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A phenomenological investigation into the use of incentives to solicit community participation in heritage policy implementation in post 1994 South Africa.

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This study seeks to explore the extent to which incentives as policy instruments intended to assist implementation are used by public managers in the post 1994 South Africa. It begins by providing the theoretical background within which the study will be conducted. This is preceded by outlining the scope of the inquiry highlighting not only its relevance but the specific objectives that it seeks to achieve; thus setting the foundation of the investigation. Having unravelled the evolution of the different paradigms of public policy implementation which has taken place over time, the thesis interrogates the phenomenon of incentives and their respective usage in various policy fields including heritage. Premised on the underlying aim of highlighting the deployment of incentives contemporaneous with the various phases of heritage policy development in the country, the thesis further explores the evolution of heritage policy in South Africa since the advent of formalised heritage management in the colonial era. Informed by this theoretical background provided thus far, the study explores the question of how incentives are deployed by heritage managers in the public sector and result in findings, whose implications are summarised in specific conclusions and recommendations, aimed at guiding the use of inducements in the implementation of heritage policy in the post 1994 South African heritage management model.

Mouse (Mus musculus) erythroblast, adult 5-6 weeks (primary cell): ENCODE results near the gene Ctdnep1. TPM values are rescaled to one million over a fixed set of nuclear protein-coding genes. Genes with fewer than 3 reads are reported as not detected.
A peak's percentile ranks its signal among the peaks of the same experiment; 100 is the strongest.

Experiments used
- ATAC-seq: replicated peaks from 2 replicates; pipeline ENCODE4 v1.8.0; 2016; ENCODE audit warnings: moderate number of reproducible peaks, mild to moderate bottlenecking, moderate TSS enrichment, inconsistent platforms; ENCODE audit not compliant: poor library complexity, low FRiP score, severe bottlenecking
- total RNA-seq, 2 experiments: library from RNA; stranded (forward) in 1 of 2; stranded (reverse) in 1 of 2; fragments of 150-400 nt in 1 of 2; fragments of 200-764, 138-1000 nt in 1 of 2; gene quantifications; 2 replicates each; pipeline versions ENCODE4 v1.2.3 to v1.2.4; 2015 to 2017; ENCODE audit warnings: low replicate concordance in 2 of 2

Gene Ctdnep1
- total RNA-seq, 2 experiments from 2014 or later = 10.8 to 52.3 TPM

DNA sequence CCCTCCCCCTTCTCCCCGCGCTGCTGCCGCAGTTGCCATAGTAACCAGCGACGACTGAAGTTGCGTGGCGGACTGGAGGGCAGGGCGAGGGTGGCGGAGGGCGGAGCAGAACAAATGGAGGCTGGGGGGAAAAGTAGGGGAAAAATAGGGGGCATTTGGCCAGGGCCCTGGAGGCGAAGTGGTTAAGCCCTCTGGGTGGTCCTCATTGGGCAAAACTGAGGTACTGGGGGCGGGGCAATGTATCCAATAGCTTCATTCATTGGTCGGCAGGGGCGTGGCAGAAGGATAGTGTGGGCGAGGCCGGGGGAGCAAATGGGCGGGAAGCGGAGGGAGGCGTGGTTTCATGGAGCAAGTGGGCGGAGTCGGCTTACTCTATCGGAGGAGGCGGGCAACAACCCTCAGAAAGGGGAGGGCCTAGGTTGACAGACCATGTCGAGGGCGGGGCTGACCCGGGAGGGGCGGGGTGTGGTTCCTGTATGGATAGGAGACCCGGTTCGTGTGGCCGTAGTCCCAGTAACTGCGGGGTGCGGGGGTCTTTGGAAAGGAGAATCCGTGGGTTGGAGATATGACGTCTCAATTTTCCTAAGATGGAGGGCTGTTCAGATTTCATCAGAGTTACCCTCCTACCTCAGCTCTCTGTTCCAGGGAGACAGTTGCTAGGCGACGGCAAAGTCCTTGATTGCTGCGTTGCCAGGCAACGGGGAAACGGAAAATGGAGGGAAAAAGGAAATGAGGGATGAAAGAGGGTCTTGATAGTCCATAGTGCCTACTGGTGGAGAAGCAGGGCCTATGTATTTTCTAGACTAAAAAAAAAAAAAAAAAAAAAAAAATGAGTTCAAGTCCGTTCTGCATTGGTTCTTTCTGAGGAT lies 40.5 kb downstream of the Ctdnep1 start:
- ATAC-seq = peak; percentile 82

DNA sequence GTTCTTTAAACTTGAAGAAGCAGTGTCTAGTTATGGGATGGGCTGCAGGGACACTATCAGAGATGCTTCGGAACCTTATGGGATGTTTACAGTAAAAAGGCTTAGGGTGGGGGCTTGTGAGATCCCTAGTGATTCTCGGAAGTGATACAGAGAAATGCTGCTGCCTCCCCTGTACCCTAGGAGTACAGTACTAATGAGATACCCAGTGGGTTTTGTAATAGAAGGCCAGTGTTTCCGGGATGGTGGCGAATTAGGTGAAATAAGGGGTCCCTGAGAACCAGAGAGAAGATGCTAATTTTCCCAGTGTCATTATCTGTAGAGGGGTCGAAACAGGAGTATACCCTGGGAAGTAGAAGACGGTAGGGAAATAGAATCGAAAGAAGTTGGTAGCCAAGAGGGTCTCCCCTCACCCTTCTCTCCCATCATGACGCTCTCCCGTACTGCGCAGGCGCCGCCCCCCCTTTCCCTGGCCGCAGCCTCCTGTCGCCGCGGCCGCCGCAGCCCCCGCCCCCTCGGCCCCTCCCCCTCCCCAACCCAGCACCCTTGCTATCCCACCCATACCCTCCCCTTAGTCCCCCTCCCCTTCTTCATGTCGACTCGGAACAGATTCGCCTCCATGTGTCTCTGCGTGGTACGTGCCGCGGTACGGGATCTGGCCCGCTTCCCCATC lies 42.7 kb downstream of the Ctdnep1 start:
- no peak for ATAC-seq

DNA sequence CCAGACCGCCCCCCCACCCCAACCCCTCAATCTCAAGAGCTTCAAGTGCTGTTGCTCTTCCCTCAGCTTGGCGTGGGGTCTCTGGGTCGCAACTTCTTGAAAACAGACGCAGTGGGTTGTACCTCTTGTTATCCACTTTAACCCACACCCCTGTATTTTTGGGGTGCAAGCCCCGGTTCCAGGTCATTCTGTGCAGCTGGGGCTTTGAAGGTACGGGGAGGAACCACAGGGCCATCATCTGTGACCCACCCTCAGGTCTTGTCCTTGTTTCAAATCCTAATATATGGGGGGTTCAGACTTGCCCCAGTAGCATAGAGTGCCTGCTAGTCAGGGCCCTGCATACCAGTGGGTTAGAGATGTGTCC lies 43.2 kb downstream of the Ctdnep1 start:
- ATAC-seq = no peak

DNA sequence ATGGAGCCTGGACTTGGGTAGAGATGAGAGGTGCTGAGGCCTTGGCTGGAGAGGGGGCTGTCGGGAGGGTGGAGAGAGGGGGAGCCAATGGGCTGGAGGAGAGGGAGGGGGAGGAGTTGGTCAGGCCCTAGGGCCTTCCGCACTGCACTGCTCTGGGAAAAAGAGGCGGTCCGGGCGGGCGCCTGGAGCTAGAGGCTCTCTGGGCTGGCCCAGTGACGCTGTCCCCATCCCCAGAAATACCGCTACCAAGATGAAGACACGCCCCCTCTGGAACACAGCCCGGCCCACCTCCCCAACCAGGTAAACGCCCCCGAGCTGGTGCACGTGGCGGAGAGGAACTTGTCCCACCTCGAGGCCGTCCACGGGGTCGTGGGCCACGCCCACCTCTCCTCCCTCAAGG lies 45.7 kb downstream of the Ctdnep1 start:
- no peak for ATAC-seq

Doctor of Philosophy in Public Administration. University of KwaZulu-Natal, Durban 2016.


Theses - Public Administration.